Emission Control: BHP goes Deep Green in climate report but path to decarbonise steel will be tough
Link copied to
BHP’s annual ‘climate change report’ is now a ‘climate action report’. What a difference a year makes when it comes to nomenclature.
The action its referring to is at least a little more than just hiving its $20 billion petroleum business off into Woodside, which will handily knock 2.2Mt of its own emissions and 38.1Mt of scope 3 emissions off its books and onto Woodside’s.
BHP says in its new report it wants to target net zero not just for its own operations and shipping but also for “direct suppliers” by 2050, ‘subject to the widespread availability of carbon-neutral(15) goods and services to meet our requirements’.
This is where it will get a bit tricky for the world’s biggest miner. Its own operational emissions are the low hanging fruit if it’s looking to make a global contribution to reducing carbon emissions.
Scope 3 emissions, those generated in BHP’s supply chain and its customers (mainly Chinese steel mills), sit at 402.5 Mt as of the 2021 inventory, dwarfing the 16Mt generated from scope 1 & 2 emissions.
75% of those scope 3 emissions are down to the use of its iron ore and met coal in the steelmaking process.
BHP has committed to lobbying and working with its partners on reducing emissions and working toward net zero – and promised to review its membership of lobby groups its aligned with – but read deeper into some of its modelling and there are substantial challenges ahead.
“Even assuming a step-change and global convergence in regulatory and technological factors over the next decade, our modelling indicates that it is still difficult to achieve net zero sector emissions for key steel producing regions,” the company wrote.
Its new “Deep Green” hypothetical has been developed to explore the ‘bottom up limits of steel decarbonisation on a regional basis’.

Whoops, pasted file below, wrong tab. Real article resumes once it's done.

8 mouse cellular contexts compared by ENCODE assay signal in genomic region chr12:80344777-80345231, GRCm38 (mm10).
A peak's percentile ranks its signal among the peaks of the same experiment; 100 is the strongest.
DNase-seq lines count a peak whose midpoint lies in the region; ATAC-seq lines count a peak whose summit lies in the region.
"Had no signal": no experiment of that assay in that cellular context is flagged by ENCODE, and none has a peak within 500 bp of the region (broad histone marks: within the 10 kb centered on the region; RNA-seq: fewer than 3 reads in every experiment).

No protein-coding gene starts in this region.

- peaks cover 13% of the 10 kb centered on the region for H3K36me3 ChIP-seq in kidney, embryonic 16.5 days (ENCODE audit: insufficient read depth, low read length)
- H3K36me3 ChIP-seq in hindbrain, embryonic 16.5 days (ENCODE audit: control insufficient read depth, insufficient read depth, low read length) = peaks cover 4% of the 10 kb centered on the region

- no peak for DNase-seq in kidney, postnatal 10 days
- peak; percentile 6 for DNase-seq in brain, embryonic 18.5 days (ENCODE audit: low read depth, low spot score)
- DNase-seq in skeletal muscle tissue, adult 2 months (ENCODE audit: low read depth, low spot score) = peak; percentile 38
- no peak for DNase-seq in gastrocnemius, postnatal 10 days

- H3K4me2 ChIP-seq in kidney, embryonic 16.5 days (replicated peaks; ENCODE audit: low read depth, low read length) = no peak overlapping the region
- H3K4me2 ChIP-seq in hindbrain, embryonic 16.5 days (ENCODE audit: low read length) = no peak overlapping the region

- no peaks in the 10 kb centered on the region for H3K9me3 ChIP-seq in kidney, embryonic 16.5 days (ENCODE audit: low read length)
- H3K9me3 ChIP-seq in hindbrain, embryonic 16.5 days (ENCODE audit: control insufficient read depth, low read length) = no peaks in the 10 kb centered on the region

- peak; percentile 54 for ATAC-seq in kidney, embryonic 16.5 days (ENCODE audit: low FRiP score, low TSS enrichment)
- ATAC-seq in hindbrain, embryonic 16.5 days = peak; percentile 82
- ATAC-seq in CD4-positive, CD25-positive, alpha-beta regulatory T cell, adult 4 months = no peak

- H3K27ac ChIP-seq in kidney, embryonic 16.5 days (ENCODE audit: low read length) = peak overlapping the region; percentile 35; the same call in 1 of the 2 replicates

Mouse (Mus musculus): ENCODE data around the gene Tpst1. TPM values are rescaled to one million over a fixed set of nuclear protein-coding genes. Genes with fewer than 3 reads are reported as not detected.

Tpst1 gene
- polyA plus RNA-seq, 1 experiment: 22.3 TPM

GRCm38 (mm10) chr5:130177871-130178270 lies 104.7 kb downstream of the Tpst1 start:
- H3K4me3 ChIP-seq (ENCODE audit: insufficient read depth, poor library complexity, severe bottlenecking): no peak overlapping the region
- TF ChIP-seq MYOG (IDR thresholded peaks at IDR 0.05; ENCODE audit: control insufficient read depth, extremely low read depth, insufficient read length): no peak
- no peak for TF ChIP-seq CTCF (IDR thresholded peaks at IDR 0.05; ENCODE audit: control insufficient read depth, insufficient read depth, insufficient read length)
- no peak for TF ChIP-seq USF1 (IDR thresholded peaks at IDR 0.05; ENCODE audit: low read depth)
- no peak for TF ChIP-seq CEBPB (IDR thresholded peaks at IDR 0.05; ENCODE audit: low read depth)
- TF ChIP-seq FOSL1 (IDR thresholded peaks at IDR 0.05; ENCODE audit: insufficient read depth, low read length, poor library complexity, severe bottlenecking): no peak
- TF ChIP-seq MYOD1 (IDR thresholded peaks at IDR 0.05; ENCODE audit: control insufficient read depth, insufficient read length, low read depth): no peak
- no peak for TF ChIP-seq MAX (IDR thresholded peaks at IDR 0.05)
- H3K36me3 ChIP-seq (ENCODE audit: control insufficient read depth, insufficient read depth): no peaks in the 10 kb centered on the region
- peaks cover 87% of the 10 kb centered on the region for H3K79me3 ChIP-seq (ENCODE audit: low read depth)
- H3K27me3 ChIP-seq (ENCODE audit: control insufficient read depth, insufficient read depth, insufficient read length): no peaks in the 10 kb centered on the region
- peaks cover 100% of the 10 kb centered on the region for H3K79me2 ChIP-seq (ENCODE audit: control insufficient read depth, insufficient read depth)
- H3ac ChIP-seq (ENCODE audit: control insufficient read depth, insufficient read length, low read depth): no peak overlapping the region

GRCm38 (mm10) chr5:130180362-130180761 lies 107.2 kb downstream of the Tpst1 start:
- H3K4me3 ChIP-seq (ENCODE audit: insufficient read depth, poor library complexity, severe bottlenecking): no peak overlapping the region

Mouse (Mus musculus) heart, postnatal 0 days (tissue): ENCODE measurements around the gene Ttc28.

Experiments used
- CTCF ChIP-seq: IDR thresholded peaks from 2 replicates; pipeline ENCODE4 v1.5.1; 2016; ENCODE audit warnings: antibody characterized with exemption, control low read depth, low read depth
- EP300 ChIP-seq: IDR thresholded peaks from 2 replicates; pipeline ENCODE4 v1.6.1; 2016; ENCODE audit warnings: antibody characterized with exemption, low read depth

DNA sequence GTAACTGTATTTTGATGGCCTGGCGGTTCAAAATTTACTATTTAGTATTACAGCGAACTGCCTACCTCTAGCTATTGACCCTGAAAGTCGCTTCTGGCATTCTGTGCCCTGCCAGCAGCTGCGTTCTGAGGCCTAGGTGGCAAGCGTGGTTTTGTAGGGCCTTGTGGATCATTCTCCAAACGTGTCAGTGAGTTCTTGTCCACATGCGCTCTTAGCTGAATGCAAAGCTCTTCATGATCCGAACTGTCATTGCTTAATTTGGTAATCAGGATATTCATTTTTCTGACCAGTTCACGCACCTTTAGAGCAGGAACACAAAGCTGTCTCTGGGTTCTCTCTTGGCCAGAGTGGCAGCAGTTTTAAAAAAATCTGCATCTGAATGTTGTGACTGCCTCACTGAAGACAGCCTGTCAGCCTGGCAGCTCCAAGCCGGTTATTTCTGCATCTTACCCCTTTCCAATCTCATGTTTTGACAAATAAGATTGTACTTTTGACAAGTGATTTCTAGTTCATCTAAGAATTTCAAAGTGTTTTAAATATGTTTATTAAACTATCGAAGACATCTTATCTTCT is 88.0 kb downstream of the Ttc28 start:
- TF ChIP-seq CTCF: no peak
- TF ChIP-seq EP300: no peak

Effectively, it simulates a world where steel emissions make a rapid shift towards decarbonisation, featuring universal access to zero emissions electricity and a (presently fanciful) US$200/t global carbon price.
“In this Deep Green hypothetical, global steel emissions fall by around two-thirds from current levels, bringing absolute volumes well below the 1990 base level,” BHP said.
“That is significant, but is not net zero. Even in Europe, which has positive exposure to the factors outlined above, net zero is not achieved.”
While scrap usage is expected to rise, BHP unsurprisingly finds a role for its “higher quality coal” in the steelmaking process.
“Metallurgical coal demand volumes may be lower than projected in our climate change scenarios due to higher penetration of alternative steelmaking processes,” BHP said.
“However, potential reduction in demand could be offset by expected increase in premiums for higher quality coal, which BHP would be well placed to capture.
“It is important to emphasise that we consider the likelihood of the Deep Green hypothetical to be much lower than our Central and Lower Carbon scenarios.”
Think rooftop solar installations are rising at a crazy pace? Think again. It’s going to get even bigger, according to new research from Bloomberg NEF and Schneider Electric.